When trying to choose between basic calculations and table calculations, the important question is: Do I already have all the data values I need on the visualisation?

If the answer is yes, then you can calculate the answer without further interaction with the data source. This will often be faster as there is less data that needs to be processed (i.e. we are just computing using the aggregated values from the result set).

If you do not, then you have no choice but to go to the underlying data source to calculate the answer.

Consider the following example in which we ask: What is the 90th percentile of our order details, shown by country?

Both sides of this dashboard answer the question. If you were just interested in the 90th percentile value and didn’t need to determine further insights, then the chart on the left would be optimal. It provides a minimal result set (one number per country) via a basic aggregation PCT90([Sales]) which is calculated in the underlying data source.

However, if you wanted to gain further insights (e.g. understand the greater distribution and identify outliers) or add other aggregations (e.g. you also wanted the median values) then the chart on the right allows you to do that without further queries. The initial query to return all the order detail records (the green dots) provides all the data necessary to locally compute the 90th percentile as well as explore other insights.

One of the key takeaways from this post is that the layout of the viz matters. As we’ve already discussed above, the viz design will impact how much data you initially return from the data source. This is an important factor in determining your approach.

However, there are situations where, although you have all the data you need in your result set, it is not possible to achieve the required layout using a table calculation. So you also need to ask: Does the layout of the viz permit me to use a table calc?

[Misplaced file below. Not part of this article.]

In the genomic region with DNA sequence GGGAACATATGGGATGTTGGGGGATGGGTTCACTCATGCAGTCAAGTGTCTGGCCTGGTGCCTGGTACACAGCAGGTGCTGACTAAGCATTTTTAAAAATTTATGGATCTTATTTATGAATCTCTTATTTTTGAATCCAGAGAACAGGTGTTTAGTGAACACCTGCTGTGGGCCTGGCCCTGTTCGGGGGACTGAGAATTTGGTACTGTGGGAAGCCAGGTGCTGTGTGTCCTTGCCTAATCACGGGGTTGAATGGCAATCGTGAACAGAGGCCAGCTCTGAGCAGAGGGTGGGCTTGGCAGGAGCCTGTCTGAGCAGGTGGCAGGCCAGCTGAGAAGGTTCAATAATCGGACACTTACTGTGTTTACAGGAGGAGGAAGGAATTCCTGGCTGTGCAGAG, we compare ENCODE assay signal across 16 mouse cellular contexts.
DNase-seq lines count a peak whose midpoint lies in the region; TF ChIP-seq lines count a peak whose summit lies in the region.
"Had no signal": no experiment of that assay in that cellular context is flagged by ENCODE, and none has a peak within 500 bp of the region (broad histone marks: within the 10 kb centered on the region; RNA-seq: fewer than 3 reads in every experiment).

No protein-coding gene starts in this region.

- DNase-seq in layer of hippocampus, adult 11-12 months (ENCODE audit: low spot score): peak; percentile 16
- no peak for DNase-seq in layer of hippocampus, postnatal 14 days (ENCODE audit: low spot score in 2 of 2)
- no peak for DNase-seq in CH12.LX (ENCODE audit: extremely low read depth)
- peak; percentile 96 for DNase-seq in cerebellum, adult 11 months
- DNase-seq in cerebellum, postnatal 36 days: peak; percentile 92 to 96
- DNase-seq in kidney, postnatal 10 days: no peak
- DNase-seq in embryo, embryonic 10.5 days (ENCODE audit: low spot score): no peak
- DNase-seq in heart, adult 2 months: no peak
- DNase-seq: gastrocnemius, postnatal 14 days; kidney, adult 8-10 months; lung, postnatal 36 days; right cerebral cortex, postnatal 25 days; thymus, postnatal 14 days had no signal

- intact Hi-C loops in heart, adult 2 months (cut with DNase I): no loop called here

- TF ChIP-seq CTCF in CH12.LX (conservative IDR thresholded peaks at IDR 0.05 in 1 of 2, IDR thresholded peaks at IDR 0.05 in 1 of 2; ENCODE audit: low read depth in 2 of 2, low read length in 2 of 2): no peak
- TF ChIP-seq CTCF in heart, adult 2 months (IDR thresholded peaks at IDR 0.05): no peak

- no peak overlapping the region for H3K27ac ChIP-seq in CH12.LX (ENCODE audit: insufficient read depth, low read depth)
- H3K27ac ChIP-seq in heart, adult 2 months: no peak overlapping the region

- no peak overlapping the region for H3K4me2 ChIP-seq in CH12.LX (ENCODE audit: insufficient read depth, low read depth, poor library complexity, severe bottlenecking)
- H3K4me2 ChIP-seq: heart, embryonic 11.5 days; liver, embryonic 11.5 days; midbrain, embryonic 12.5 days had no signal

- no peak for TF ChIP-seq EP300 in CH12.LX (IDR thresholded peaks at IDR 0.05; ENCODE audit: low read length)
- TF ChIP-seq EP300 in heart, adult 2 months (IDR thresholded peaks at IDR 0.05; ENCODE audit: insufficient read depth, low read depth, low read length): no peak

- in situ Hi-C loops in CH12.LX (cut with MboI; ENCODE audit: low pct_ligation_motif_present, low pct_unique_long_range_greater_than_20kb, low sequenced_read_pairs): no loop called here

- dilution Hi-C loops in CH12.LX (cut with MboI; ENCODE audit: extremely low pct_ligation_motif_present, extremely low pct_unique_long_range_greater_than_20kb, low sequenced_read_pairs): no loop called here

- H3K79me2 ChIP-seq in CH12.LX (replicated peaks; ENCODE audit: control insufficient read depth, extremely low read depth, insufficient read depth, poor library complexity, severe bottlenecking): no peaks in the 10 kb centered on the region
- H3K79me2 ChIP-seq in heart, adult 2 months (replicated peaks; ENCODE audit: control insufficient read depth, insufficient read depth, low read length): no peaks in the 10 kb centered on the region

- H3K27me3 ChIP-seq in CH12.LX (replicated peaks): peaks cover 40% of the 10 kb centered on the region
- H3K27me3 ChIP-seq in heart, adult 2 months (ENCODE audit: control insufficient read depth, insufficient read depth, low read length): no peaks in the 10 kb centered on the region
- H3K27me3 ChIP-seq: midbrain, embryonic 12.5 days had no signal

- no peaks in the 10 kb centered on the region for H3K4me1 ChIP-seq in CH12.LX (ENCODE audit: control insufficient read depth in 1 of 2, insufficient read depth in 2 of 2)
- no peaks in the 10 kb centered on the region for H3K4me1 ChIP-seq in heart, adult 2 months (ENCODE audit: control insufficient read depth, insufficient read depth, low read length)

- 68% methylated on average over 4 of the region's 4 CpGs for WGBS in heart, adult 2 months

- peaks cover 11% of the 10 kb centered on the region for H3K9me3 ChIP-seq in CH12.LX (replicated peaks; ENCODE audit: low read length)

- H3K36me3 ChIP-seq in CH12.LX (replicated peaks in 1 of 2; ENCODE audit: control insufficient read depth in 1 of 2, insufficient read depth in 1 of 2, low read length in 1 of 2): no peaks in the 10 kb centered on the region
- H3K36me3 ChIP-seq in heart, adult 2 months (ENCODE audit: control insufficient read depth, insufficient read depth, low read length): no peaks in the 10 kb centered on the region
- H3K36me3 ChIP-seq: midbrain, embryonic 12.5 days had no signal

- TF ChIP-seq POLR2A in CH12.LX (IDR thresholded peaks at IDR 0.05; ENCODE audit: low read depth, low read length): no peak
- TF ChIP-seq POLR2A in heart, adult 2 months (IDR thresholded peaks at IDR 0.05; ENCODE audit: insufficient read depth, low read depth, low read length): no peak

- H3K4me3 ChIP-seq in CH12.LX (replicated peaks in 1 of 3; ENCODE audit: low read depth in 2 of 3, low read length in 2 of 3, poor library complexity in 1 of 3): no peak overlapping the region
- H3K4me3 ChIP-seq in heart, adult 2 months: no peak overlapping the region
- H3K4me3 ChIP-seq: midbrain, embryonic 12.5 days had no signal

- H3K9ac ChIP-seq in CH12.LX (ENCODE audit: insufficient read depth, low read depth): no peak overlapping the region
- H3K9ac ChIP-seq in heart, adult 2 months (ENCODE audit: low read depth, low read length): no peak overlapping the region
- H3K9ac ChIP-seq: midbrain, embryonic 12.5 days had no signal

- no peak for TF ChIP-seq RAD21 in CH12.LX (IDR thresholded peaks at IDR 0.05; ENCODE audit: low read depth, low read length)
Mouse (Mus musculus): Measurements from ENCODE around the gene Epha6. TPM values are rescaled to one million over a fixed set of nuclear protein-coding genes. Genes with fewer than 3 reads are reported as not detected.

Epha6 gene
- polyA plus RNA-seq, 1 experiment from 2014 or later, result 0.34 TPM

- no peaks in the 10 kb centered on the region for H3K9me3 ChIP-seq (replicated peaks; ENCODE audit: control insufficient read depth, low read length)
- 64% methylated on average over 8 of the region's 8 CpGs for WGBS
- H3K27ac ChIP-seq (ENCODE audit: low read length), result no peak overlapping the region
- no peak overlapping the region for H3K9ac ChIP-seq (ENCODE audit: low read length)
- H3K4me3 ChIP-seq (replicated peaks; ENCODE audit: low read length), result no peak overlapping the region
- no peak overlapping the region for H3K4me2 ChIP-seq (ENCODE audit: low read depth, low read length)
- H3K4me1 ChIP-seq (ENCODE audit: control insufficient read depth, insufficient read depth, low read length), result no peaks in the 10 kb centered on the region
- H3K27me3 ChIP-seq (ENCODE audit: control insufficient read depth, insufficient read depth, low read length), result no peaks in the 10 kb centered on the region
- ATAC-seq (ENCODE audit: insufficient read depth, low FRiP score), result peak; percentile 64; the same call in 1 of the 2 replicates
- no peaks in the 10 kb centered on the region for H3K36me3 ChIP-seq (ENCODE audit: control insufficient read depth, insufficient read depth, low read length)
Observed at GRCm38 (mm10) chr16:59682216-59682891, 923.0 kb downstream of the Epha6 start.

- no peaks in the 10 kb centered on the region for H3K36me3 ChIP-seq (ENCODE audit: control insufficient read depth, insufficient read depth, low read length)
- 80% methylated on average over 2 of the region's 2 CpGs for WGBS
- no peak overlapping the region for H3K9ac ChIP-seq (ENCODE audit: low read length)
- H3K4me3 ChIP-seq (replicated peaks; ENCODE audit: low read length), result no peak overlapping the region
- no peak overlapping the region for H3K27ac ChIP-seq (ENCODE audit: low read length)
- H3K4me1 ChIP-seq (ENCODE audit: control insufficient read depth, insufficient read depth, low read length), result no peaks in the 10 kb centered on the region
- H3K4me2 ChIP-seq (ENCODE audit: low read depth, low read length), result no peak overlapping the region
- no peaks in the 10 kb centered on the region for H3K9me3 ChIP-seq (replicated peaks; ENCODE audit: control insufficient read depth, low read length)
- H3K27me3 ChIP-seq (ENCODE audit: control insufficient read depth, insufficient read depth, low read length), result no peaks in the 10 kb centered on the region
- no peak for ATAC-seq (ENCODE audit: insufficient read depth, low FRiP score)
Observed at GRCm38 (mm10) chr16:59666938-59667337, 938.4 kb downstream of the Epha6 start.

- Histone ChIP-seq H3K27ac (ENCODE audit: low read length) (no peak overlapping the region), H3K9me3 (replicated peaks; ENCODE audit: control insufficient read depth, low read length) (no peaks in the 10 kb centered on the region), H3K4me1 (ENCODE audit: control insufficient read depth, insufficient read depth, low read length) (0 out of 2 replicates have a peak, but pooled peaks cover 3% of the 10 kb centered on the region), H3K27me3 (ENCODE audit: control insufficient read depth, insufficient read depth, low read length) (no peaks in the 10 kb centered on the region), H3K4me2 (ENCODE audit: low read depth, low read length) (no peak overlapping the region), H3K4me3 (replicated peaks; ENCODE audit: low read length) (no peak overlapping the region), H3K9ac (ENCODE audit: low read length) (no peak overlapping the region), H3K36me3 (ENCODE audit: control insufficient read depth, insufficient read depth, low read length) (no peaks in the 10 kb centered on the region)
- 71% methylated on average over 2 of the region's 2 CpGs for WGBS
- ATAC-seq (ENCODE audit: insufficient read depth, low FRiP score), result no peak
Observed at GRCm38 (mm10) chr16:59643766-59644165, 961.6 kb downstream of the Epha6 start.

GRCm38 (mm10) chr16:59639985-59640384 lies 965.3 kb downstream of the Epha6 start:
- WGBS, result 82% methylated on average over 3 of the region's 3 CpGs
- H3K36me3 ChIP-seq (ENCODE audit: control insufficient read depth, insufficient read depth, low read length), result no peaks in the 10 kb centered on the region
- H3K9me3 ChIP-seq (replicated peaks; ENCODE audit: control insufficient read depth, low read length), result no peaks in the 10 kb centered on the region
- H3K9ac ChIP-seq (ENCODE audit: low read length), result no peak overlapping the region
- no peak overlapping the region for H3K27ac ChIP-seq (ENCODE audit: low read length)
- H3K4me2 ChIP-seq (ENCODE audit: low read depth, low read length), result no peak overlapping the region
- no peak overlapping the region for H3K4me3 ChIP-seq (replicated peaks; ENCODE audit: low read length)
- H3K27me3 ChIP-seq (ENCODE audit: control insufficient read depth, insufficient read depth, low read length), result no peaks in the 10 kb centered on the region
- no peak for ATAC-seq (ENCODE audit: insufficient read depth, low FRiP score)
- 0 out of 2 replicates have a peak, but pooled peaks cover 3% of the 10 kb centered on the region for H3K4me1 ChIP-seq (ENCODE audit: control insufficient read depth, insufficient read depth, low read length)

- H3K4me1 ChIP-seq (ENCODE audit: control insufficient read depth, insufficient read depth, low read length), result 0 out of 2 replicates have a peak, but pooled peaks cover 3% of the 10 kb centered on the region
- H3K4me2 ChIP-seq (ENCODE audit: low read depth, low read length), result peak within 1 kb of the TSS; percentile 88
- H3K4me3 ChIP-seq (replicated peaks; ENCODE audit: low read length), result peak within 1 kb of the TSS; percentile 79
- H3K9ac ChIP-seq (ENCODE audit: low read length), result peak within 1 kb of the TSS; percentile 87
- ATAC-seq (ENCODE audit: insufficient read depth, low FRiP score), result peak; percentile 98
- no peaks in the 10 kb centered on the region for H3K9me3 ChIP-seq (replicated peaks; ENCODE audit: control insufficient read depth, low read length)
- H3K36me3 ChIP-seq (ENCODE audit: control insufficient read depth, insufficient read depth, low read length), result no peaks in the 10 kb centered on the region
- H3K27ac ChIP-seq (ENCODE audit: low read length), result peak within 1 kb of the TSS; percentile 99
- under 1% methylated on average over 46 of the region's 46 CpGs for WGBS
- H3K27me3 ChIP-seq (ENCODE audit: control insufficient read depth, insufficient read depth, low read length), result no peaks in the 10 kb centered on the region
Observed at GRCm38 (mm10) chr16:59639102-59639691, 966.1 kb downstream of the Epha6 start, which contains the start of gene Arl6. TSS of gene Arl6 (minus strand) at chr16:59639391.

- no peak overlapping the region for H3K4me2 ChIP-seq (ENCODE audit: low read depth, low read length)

Consider the following example in which we ask for the year-over-year difference in sales in two formats, one as a chart and the other as a table:

The top half of this dashboard is easily achieved using a table calculation. Simply duplicate the Sales field and apply a difference quick-table calculation run across the Order Date dimension. However, if you try to then convert that computation structure into a table, you end up with the following:

You will realise that it’s not possible to achieve the specified layout with a table calculation as you need the Year dimension with the Measure Names dimension nested inside. Tableau cannot suppress the “Difference in Sales” row for 2013. So in this example, your only option is to use basic calculations:

[2013 Sales]

IF YEAR([Order Date]) = 2013 THEN [Sales] END

[2014 Sales]

IF YEAR([Order Date]) = 2014 THEN [Sales] END

[Difference]

SUM([2014 Sales]) – SUM([2013 Sales])

This approach allows you to just have the Measure Names dimension which you can sort to meet the layout requirements.

## Comentários

Very Helpful.

Thank you.

Thanks for posting this. I love stuff like this because it shows how much I really still have to learn about using Tableau.

I might be missing something, but for exercise 4 in the deck, the "Start 4" workbook uses a different data set from the "Solution 4" workbook. Both only have rows from 2014 & 2015, but the solution data set goes from Jan 1, 14 through Sep 25, 15 and the Start 4 data goes from Sep 8, 14 through Sep 8, 15.

Am I missing something in how I'm supposed to match the solution?

Excellent article! I might have found a typo, where you used INCLUDE and probably meant FIXED. See the calculation in the second paragraph from the bottom of #2.